Robert Yule, senior media relations manager of the Elizabeth Glaser Pediatric AIDS Foundation, shares Sabina’s inspiring, true story of life with HIV/AIDS.
The past 30 years of the AIDS epidemic have seen their share of advances and setbacks in preventing and treating the disease. Ironically, one of the greatest successes is still one of the least known. Seventeen years ago, scientists discovered how to prevent almost all new HIV infections in infants and young children.
One happy family. Sabina and Patrick with their son, Betton. Photo credit: James Pursey/ Elizabeth Glaser Pediatric AIDS Foundation
Throughout the past decade, international organizations, national governments, corporations and individual donors have joined together in a mission to eliminate pediatric AIDS worldwide. The results so far have been impressive –- prevention of mother-to-child transmission (PMTCT) of HIV coverage for women in low- and middle-income countries has jumped from just 15 percent in 2005 to 53 percent in 2009. Still, that’s not nearly high enough to create a generation born free of HIV.
Organizations like the Elizabeth Glaser Pediatric AIDS Foundation (EGPAF) have been working in sub-Saharan Africa and other affected regions to bring that number up to 100 percent — and to bring the number of new HIV infections in children down to zero.
In Tanzania, for example, there were an estimated 86,000 pregnant women living with HIV in 2009. Reaching these women with lifesaving PMTCT services -– both to protect their own health and keep their children HIV-free –- is a top priority for EGPAF, the U.S. President’s Emergency Plan for AIDS Relief (PEPFAR), and the Tanzanian Ministry of Health and Social Welfare.
EGPAF recently met one mother in northwestern Tanzania who shared her account of how she found out that she was HIV-positive, and then discovered that her children didn’t have to be:
I work as an embroiderer and make beautiful patterns on cloths. My family and I also depend on our family farm to make a living. We plant rice, maize and cotton.
I first learned I was HIV-positive in 2009, when I was five months pregnant with my son. I had visited a clinic for a regular prenatal check-up, where I was counseled and tested for HIV and malaria.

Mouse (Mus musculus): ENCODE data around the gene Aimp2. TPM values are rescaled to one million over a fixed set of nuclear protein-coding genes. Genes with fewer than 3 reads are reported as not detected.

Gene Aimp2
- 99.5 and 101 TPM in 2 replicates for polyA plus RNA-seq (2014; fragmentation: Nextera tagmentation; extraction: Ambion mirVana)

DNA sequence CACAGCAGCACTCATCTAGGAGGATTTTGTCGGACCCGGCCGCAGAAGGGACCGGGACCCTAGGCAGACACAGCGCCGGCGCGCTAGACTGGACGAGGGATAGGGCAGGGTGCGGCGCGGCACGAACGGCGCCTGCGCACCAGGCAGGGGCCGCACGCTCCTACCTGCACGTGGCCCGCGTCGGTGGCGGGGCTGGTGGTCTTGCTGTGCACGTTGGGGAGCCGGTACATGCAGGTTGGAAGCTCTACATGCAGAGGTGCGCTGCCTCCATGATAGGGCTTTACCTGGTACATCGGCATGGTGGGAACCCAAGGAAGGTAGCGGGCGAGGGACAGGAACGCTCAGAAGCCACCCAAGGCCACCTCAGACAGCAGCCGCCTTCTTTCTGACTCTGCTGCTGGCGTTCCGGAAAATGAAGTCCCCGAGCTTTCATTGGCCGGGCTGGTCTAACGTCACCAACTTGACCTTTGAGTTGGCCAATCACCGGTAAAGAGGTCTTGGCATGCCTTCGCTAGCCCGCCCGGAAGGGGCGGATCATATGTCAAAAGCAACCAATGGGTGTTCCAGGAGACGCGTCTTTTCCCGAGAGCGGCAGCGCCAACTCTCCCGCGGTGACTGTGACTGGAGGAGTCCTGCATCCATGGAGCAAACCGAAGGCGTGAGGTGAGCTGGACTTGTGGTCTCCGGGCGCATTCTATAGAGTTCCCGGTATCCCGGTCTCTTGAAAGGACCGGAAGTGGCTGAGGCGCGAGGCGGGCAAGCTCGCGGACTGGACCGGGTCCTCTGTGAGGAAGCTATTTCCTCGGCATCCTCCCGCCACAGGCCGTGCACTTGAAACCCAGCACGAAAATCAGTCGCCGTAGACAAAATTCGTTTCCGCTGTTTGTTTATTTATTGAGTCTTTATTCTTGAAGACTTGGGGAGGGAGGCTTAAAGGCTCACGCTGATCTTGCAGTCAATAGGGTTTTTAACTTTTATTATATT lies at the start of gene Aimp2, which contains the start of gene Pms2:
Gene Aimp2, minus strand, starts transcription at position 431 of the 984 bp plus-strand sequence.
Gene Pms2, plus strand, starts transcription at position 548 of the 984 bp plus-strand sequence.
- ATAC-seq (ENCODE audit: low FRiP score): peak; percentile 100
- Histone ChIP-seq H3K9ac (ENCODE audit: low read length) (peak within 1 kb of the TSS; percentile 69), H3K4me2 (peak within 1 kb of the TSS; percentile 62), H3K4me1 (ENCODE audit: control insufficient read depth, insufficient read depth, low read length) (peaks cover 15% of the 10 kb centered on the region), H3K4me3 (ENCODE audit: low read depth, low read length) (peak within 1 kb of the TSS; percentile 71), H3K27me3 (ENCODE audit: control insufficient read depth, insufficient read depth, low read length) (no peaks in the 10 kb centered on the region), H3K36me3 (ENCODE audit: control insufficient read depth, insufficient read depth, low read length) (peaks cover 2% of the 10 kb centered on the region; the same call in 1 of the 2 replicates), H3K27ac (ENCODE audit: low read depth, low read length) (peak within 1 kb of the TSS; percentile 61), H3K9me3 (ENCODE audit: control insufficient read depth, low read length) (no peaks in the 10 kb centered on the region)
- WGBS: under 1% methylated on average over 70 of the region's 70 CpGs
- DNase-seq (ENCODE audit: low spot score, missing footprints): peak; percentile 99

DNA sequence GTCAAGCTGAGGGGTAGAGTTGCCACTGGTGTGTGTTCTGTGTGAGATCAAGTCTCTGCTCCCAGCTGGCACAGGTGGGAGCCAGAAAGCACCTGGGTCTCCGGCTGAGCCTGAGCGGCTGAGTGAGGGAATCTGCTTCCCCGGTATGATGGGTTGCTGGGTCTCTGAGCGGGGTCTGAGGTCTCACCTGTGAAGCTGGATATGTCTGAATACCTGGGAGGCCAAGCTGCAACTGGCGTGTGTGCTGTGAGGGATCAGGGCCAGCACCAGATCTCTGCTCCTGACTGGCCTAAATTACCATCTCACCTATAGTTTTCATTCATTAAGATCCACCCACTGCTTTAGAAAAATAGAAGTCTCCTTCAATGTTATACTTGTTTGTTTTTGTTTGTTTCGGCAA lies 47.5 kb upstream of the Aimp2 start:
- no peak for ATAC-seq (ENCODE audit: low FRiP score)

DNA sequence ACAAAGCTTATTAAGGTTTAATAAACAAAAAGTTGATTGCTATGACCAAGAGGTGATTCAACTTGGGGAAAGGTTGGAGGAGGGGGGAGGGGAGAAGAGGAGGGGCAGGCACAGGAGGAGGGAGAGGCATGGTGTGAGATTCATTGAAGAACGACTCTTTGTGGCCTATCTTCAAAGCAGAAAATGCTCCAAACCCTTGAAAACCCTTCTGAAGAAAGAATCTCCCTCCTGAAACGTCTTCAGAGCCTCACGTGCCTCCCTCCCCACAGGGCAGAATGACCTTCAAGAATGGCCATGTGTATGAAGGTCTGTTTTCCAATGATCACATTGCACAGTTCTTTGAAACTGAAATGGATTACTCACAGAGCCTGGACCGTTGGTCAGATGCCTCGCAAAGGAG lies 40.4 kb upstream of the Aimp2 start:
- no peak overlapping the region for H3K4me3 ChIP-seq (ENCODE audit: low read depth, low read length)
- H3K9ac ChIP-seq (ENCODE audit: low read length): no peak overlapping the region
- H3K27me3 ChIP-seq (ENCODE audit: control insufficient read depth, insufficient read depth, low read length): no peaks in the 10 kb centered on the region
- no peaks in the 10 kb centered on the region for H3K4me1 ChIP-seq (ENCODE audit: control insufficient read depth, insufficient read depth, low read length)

My results came out positive, and I felt the whole world crumble around me. I called my sister who works as a nurse in Mwanza. Fortunately, she helped me understand the diagnosis, and made me realize that having HIV didn’t mean that I was going to die.
But it was still difficult. I struggled with disclosing to my husband for more than a year. I hid my drugs in the maize flour so he wouldn’t find out I was HIV-positive.
When I finally gained the courage to tell him, he reacted differently than I imagined he would. He was supportive. He went to the hospital, got tested, and was also diagnosed HIV-positive.
Since learning our HIV status, my husband and I have lived happily together. I educated my husband about living positively with HIV, and we take our drugs together.
We also worked hard to ensure that our unborn baby would stay healthy, following all of the precautions for him to be born HIV-free.
Our baby boy, Betton Patrick, is now eight months old and HIV-negative. When we found out, we celebrated with our family.
We are grateful that we have not passed this virus to any of our children. It is the best gift we can ever give them.
I can’t believe how we have overcome the odds. I encourage all women to get tested for HIV early so they too can take the right steps to stay healthy and raise HIV-negative children.”